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It’s amazing to think about how the fire service has grown. With innovative equipment like the Spiromatic S8 and its unique capabilities, we are truly in the golden age of protecting firefighters. However, the benefits of innovation that we are experiencing have not come easy.
Imagine the years before self-contained breathing apparatus (SCBA). Conducting aggressive interior attack and rescue operations without compressed air would leave you exposed to the elevated heat, carcinogens, and increased risk of asphyxiation. It amazes me to look at the historical photos in my training academy, see all the beards and mustaches and think that this would operate as their filter. “Dampen your beard kid! We’re going in for a rescue!” This was firefighting for so many years! Fast forward to 1945, when the SCBA was introduced to the fire service. It offered improved performance, lung protection, and extended firefighting operations. The fire service had to be ecstatic when this was introduced, right? Wrong! According to Rob Evans of the NFPA and his article, “50 years of SCBA: Innovations to breathing apparatus most significant development in fire service,” “it was a chore…to convince the fire service” that the SCBA had a place in firefighting. This is shocking considering how imperative SCBA are today. It wasn’t until many years later than things began to move more quickly, thanks to NFPA 1981, that we have come to understand and use SCBA the way we do today.
Ironically, change happens very slowly in the fire service. Firefighters crave predictability, sustainability, and familiarity. However, innovation is about maturing the norm with enhanced approaches. This was the case with SCBA many years ago, when the idea of wearing SCBA met resistance because they weren’t “the norm.” That resistance was overcome by those who persevered to educate and train others about the benefits of this innovation.
Today, we continue to look at new innovations, whether its equipment or the way we train. Why? Because firefighters are 1,450-percent more likely to get injured than the general public. Some would say, “Well, it’s a dangerous profession.” Although this is true, the leading cause of firefighter injuries on the fireground is not directly associated with the sensationalism of the fire scene. Fifty-four percent of all firefighter injuries at fires occur from slips, falls, strains, and sprains. These are not from a building collapse or thermal burns, but from operating in an environment that isn’t catered to us and the over lengthening, over use, and tearing of ligaments and tendons. These are injuries that can be reduced with proper health and fitness training. This training is an innovation in the fire service, which needs innovators to pave the way. Are you someone who sees the need for firefighter fitness in your department and are willing to do something about it and help usher in something great?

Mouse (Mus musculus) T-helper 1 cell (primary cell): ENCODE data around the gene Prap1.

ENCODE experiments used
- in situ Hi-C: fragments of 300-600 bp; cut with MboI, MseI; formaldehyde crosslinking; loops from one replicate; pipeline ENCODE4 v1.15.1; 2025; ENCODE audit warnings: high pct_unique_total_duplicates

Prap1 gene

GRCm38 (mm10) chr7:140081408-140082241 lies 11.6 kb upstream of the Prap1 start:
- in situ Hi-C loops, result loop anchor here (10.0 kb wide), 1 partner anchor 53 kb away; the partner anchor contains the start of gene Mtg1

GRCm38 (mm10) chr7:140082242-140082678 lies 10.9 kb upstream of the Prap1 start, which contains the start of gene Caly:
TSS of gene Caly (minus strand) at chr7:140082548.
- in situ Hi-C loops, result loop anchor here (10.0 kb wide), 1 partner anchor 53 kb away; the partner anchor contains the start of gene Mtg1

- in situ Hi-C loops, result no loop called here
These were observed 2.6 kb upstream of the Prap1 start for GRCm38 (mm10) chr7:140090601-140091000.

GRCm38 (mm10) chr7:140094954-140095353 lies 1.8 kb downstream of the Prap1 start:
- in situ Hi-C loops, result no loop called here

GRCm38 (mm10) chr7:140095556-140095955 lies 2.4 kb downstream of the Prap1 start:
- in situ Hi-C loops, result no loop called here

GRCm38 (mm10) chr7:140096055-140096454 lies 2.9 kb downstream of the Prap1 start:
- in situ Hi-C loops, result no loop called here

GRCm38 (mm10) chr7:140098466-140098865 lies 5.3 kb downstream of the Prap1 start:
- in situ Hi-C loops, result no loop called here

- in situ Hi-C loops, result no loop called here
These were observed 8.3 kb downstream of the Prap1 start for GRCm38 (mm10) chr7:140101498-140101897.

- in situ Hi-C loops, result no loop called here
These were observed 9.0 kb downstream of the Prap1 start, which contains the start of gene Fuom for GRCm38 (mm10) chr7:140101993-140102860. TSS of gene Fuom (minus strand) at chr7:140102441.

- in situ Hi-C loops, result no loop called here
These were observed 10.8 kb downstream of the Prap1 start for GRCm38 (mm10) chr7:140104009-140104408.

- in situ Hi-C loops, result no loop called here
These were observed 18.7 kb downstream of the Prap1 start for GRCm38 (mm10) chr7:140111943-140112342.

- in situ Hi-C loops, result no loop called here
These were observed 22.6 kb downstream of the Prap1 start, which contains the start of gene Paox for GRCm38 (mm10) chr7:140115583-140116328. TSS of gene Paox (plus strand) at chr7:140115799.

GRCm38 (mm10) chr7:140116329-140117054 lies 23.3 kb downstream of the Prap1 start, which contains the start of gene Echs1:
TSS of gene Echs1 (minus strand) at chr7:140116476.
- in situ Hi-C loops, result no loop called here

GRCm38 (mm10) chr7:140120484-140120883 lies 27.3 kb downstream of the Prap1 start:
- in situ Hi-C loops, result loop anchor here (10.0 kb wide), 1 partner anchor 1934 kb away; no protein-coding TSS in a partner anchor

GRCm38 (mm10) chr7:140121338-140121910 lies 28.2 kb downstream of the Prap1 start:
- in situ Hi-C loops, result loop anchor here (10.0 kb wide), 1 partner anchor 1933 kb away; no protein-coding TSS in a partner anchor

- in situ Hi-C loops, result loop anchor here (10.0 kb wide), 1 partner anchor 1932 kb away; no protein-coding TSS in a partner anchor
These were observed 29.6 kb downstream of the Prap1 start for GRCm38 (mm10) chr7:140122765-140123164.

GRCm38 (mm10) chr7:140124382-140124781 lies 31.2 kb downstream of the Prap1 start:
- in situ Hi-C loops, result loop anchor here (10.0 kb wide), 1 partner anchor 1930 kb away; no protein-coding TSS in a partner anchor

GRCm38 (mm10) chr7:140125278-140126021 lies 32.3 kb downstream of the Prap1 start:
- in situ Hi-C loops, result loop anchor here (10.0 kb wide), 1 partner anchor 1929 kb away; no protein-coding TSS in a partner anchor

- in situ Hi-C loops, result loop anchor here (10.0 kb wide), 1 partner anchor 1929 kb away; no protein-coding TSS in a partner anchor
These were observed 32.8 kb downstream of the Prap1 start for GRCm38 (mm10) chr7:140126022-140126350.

Over the last 13 years, it has been my honor to help my fire department improve its health and wellness. As a full time firefighter, I have had the privilege in assisting my department reduce its firefighter injury claims by 57 percent, saving the city of Milwaukee $1.3 million in injury-associated costs. It has been my pleasure to be a part of the many innovators in our department who have help achieved these results. I’d love to share the principles and approaches I’ve used within the fire service by training others on how to perform, implement and sustain a Firefighter Specific Movement Based Training program alongside Firefighting Dynamic Performance Training. Learn how you can make affordable and versatile equipment replicate the needs of firefighting in a way that transfers to the fireground. Be an innovator in training to fit the needs of firefighters! E-mail me at firstname.lastname@example.org with any questions you may have or for more details on how to develop a program for your department.
Jordan Ponder is a Captain of the Milwaukee Fire Department assigned to Engine 30. Additionally, he is the Lead Peer Fitness Trainer for the MFD where he has been training firefighter health for over 12 years. Holding NASM-CPT, ACE, PFT and multiple of modality certifications, he is also a professional bodybuilder with the WNBF. Jordan is also the Director of Firefighter Dynamic Performance Training which supplies free safety training equipment for fire departments for conducting workshops for their members. To contact Jordan Ponder, email email@example.com.